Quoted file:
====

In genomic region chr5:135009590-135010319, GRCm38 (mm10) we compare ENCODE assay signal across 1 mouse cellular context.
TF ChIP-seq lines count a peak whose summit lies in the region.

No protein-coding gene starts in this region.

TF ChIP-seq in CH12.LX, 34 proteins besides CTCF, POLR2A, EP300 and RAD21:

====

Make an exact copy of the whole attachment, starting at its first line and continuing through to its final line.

In genomic region chr5:135009590-135010319, GRCm38 (mm10) we compare ENCODE assay signal across 1 mouse cellular context.
TF ChIP-seq lines count a peak whose summit lies in the region.

No protein-coding gene starts in this region.

TF ChIP-seq in CH12.LX, 34 proteins besides CTCF, POLR2A, EP300 and RAD21: